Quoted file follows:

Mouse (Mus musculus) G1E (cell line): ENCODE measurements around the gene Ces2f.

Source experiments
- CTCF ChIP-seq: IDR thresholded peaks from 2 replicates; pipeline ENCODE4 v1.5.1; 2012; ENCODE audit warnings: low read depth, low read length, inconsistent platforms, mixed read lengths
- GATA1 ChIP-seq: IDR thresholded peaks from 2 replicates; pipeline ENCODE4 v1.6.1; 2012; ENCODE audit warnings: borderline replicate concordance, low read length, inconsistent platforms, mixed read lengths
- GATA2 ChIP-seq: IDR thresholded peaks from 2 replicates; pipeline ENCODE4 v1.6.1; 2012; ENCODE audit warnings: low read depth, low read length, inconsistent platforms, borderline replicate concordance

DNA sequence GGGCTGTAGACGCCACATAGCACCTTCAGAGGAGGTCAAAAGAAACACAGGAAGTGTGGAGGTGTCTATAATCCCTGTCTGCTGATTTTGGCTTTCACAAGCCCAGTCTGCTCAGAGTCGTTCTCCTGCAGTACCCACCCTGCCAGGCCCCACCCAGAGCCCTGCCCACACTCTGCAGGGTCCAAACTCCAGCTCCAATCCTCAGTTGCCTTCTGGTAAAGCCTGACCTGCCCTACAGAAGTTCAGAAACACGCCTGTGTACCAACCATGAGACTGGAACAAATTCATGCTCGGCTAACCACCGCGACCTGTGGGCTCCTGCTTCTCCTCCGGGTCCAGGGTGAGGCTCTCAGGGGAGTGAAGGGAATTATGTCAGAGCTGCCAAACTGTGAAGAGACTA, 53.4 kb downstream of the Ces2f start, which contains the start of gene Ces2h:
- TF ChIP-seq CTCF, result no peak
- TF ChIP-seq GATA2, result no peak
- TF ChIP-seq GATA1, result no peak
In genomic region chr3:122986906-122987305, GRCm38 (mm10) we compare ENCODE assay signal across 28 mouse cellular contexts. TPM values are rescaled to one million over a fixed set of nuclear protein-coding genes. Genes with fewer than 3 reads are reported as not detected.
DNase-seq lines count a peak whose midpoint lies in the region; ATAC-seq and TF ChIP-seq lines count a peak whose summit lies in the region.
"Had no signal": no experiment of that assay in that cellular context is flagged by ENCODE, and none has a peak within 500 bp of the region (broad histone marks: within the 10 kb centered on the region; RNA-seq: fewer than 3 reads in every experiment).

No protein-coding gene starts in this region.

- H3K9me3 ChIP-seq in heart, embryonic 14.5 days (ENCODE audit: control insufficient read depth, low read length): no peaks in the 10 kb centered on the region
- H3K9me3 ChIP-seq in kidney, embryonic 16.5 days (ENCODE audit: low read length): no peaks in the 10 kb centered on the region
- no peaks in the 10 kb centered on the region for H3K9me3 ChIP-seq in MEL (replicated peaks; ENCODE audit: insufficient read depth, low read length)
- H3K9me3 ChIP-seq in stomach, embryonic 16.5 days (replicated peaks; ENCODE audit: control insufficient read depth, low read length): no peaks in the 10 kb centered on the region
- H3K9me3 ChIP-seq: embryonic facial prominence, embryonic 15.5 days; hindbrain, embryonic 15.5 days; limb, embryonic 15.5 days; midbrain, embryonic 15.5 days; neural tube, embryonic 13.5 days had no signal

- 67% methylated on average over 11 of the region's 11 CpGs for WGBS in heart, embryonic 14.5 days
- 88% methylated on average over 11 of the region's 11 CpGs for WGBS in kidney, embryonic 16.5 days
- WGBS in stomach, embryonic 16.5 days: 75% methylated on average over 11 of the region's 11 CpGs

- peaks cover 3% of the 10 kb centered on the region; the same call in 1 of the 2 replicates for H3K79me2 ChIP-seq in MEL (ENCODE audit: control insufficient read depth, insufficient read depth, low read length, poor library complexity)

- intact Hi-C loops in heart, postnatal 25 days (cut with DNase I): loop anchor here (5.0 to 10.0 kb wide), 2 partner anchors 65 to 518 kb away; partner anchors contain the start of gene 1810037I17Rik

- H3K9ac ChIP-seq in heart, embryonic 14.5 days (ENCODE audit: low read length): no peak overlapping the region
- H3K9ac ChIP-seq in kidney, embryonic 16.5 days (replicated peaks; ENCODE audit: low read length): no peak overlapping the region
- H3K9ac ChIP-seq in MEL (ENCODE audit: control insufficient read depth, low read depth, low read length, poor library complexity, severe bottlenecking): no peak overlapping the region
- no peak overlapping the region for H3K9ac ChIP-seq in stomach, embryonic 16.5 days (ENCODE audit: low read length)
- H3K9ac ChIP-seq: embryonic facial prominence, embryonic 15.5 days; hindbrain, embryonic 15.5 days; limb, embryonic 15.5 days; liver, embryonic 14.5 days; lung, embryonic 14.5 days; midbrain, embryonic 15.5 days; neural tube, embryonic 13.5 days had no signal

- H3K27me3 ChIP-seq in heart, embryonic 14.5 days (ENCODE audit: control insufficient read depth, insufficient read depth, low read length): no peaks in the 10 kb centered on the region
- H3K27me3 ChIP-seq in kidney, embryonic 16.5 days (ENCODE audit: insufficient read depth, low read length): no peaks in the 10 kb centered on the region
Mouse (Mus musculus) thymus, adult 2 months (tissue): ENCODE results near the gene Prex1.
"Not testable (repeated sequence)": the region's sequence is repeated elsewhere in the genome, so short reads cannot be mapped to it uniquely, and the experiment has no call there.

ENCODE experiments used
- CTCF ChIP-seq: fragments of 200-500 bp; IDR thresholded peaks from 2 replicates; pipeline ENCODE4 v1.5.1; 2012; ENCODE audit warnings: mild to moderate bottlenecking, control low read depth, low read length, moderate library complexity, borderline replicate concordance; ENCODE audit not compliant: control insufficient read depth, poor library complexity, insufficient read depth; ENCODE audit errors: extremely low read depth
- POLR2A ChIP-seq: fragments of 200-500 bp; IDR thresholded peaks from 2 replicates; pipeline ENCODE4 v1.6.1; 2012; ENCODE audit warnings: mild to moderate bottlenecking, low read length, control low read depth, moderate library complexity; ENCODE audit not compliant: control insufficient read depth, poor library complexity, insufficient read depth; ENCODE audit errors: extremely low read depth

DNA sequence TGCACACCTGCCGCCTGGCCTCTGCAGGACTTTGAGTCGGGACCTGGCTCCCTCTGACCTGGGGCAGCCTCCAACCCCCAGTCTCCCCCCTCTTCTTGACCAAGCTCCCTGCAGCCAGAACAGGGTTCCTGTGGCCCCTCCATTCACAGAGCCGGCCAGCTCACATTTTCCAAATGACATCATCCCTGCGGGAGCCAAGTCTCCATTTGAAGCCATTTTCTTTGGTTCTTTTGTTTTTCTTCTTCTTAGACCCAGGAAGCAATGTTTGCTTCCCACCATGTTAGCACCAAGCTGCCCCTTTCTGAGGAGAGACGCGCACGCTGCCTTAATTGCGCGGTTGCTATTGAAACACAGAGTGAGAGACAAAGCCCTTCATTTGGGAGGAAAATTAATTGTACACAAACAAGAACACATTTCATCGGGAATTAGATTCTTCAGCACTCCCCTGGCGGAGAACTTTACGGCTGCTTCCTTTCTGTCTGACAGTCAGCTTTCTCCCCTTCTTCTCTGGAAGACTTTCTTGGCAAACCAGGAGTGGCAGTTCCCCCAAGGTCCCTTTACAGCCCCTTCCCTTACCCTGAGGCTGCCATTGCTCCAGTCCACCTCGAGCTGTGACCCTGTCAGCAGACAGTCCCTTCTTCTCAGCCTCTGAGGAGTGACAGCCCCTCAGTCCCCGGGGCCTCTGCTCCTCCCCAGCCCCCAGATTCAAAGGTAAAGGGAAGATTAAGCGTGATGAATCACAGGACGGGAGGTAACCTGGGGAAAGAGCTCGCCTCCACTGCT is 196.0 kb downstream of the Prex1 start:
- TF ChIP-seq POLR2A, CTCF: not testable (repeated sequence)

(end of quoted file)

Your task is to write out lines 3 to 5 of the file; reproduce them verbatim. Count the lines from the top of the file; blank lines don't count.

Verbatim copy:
- CTCF ChIP-seq: IDR thresholded peaks from 2 replicates; pipeline ENCODE4 v1.5.1; 2012; ENCODE audit warnings: low read depth, low read length, inconsistent platforms, mixed read lengths
- GATA1 ChIP-seq: IDR thresholded peaks from 2 replicates; pipeline ENCODE4 v1.6.1; 2012; ENCODE audit warnings: borderline replicate concordance, low read length, inconsistent platforms, mixed read lengths
- GATA2 ChIP-seq: IDR thresholded peaks from 2 replicates; pipeline ENCODE4 v1.6.1; 2012; ENCODE audit warnings: low read depth, low read length, inconsistent platforms, borderline replicate concordance